Can I Have Doubt and Faith at the Same Time? With Mary Jo Sharp [Episode 112]

Do you ever feel like Doubting Thomas gets a bad rap in Scripture? I sure do!

If you’re struggling with doubt, you aren’t alone. Former atheist Mary Jo Sharp shares her story. [Click to Tweet]

That’s why I think some renaming is in order. What if we start calling him “Seeking Thomas” instead? Because, friend, the truth is that doubt isn’t shameful. It’s not the worst thing ever—it really isn’t. Jesus even said, “… seek and you will find” (Matthew 7:7).

So, today, if you’re struggling with doubt because you feel the ever-present tension between the beauty of salvation and the dark side of human nature, you aren’t alone.

In this episode of the 4:13 Podcast, author and former atheist Mary Jo Sharp is here to encourage you. She shares her story of how she came to faith, why she then began to doubt, and what led her back to belief again.

Mary Jo is an Assistant Professor of Apologetics at Houston Baptist University and the founder and director of Confident Christianity Apologetics Ministry. She’s been featured in Christianity Today’s cover story, “The Unexpected Defenders,” and is an international speaker on apologetics, focusing on love and logic to uncover truth. She lives with her husband and family in Portland, Oregon.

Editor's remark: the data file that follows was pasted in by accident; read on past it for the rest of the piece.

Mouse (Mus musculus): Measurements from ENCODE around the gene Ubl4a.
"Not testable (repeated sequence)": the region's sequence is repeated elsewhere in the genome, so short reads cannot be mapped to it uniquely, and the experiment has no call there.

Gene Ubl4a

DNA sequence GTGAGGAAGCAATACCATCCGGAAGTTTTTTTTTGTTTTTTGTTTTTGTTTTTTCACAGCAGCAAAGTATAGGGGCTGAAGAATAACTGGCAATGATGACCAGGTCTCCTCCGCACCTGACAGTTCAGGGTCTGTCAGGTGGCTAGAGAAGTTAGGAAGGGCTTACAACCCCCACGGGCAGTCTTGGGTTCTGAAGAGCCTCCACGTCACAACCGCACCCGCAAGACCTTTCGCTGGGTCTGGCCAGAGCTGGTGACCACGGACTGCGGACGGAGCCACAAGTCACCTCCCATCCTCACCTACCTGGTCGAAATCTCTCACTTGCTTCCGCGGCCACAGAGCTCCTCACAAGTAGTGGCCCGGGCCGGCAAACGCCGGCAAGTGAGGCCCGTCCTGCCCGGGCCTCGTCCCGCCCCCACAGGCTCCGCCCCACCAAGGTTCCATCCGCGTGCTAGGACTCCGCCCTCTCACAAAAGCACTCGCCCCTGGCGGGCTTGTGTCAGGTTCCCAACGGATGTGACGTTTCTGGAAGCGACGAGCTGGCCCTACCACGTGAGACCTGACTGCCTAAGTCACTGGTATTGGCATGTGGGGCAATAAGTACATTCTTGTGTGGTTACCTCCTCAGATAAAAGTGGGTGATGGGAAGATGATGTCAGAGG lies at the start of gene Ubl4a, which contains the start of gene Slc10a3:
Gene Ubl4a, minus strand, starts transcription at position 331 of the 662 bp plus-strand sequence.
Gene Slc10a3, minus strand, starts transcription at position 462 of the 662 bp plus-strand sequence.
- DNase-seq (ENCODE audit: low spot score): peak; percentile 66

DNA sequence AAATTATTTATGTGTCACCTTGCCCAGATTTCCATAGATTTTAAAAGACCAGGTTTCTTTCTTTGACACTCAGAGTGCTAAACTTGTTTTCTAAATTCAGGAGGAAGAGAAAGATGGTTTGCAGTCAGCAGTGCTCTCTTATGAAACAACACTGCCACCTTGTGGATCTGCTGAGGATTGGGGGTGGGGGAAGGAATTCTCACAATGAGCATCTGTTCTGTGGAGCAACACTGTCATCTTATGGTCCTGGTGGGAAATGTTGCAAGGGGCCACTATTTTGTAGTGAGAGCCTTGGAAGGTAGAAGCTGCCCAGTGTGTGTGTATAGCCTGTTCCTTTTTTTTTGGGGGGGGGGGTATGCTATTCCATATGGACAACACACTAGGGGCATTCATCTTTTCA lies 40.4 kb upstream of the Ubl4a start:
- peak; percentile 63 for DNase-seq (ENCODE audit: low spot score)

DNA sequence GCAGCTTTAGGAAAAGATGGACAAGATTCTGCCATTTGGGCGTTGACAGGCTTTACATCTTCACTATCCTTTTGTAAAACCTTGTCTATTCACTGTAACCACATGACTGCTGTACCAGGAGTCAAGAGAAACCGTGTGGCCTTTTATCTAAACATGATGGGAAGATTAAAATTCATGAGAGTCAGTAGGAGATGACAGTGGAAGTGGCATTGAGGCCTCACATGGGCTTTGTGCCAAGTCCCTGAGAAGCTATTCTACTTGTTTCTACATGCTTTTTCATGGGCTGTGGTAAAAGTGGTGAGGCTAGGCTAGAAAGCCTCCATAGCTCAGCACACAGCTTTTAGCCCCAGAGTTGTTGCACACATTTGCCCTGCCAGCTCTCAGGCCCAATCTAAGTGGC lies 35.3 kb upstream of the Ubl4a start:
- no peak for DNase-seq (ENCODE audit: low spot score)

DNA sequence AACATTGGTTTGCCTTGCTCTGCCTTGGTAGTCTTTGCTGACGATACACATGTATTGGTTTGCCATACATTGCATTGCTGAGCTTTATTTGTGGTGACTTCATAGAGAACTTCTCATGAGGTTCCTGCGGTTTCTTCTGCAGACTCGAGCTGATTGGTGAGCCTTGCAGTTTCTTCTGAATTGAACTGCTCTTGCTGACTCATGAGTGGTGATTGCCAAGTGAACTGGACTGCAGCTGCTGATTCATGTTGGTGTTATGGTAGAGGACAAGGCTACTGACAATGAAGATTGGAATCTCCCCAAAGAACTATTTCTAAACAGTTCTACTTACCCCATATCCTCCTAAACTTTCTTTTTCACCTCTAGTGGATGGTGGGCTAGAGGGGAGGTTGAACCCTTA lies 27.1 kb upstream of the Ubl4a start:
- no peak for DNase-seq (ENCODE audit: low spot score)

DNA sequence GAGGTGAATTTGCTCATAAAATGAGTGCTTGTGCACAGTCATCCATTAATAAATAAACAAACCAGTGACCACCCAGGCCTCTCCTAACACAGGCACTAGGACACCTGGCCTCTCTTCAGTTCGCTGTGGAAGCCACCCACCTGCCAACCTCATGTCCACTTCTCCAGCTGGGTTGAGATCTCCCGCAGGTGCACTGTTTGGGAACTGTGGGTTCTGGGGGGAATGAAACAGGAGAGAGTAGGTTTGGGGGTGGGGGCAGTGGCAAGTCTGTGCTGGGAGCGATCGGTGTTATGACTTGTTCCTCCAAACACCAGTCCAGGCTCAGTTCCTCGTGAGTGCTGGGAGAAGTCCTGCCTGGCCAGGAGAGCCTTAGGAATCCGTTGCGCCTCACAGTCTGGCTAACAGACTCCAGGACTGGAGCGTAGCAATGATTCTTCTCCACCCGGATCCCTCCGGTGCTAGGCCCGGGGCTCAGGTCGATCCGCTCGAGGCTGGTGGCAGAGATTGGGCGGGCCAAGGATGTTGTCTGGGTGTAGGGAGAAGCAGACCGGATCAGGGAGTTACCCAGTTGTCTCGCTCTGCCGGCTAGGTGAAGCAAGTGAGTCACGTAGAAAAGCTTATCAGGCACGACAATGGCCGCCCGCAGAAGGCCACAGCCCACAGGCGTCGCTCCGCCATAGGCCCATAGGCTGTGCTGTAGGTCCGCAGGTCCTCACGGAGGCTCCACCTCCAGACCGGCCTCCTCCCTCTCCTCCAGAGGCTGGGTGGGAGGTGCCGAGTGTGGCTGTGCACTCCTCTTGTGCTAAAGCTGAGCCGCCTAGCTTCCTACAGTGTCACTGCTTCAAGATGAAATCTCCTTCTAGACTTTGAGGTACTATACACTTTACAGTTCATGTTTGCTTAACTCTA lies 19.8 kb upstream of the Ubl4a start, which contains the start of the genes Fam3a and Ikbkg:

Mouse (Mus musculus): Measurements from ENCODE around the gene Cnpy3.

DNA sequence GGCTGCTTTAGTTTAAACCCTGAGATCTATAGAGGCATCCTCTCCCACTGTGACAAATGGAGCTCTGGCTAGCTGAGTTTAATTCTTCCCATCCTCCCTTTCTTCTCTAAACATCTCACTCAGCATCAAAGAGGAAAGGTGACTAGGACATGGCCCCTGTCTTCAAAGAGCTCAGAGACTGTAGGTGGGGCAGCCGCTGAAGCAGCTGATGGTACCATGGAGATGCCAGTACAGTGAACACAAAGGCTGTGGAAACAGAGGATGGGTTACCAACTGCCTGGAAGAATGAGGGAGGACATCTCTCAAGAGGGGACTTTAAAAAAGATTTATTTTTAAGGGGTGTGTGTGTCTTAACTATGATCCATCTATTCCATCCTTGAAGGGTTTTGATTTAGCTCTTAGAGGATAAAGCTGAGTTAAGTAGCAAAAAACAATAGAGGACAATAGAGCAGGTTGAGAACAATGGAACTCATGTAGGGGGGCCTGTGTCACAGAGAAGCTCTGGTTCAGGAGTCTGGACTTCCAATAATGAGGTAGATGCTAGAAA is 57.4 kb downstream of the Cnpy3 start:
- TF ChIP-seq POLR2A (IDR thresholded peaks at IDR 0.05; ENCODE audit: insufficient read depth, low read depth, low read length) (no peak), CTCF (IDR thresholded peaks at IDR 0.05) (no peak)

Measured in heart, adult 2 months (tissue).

You’ll hear a candid and approachable case for believing in God when you really want to walk away. It’s both logical and loving. So, if you, or somebody you know, is struggling with faith and doubt, this episode of the 4:13 Podcast is for you!

3 Practical Ways to Have Faith When You Feel Doubt

  1. Be brave enough to ask questions. Thanks to the influence of Mary Jo’s high school band director and his gift of a Bible to her, she went from growing up as an atheist to trusting her life to Jesus while in college. It wasn’t long after this, though, that a negative experience with a pastor’s wife planted distrust in her. Mary Jo found herself increasingly skeptical of those who professed the Bible as true because she didn’t see them living what they said they believed. This led her to question, “If these people don’t believe this is true, why do I say it’s true?”

    But instead of simply walking away, Mary Jo continued to ask questions and to seek answers. She says she looked for books that answered questions such as, How do I know God is real? or How do I know Jesus rose from the dead? The more she sought answers, the more she was convinced that the Bible was true.

    Doubt doesn’t disqualify you from God’s presence. He always gives an open invitation to you and your questions. [Click to Tweet]

    If you’re struggling with doubt right now, it’s okay to ask questions. God isn’t put off by them. He can handle your doubt. He’s endured questions from people throughout the Bible who had trouble believing. One example is John the Baptist. The way Jesus responded to John’s questions while John was in prison shows God’s kind response when those of faith struggle with doubt (Luke 7:18-28).